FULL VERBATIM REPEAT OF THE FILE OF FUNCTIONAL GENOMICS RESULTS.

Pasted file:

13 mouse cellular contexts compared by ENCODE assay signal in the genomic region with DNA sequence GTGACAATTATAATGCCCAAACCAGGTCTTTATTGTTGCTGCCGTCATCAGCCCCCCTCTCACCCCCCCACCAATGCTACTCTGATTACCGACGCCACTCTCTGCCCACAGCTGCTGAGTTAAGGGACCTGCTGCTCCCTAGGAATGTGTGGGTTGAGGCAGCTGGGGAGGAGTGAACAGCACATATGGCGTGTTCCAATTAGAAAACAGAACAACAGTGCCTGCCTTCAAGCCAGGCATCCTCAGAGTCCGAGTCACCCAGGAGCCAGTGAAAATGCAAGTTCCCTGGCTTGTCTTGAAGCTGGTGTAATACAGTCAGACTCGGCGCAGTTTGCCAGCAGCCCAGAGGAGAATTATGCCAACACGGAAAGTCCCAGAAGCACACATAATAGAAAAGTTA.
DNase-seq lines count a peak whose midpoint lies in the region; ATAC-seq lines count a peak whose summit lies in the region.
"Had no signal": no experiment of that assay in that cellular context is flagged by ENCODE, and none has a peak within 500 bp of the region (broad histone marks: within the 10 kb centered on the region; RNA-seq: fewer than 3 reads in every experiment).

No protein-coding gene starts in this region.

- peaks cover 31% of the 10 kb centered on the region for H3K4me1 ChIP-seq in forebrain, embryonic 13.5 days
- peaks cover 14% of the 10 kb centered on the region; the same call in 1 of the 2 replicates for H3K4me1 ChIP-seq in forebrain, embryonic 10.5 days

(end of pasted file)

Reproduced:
13 mouse cellular contexts compared by ENCODE assay signal in the genomic region with DNA sequence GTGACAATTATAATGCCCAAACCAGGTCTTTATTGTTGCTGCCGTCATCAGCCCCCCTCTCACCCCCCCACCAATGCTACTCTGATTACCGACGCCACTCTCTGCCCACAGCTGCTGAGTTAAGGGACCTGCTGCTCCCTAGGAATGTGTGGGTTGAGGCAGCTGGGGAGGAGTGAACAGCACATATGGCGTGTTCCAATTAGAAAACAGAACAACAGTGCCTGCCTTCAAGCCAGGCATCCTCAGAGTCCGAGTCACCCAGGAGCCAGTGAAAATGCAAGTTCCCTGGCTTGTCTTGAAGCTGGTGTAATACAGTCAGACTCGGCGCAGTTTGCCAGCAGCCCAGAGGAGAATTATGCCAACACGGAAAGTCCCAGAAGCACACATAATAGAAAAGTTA.
DNase-seq lines count a peak whose midpoint lies in the region; ATAC-seq lines count a peak whose summit lies in the region.
"Had no signal": no experiment of that assay in that cellular context is flagged by ENCODE, and none has a peak within 500 bp of the region (broad histone marks: within the 10 kb centered on the region; RNA-seq: fewer than 3 reads in every experiment).

No protein-coding gene starts in this region.

- peaks cover 31% of the 10 kb centered on the region for H3K4me1 ChIP-seq in forebrain, embryonic 13.5 days
- peaks cover 14% of the 10 kb centered on the region; the same call in 1 of the 2 replicates for H3K4me1 ChIP-seq in forebrain, embryonic 10.5 days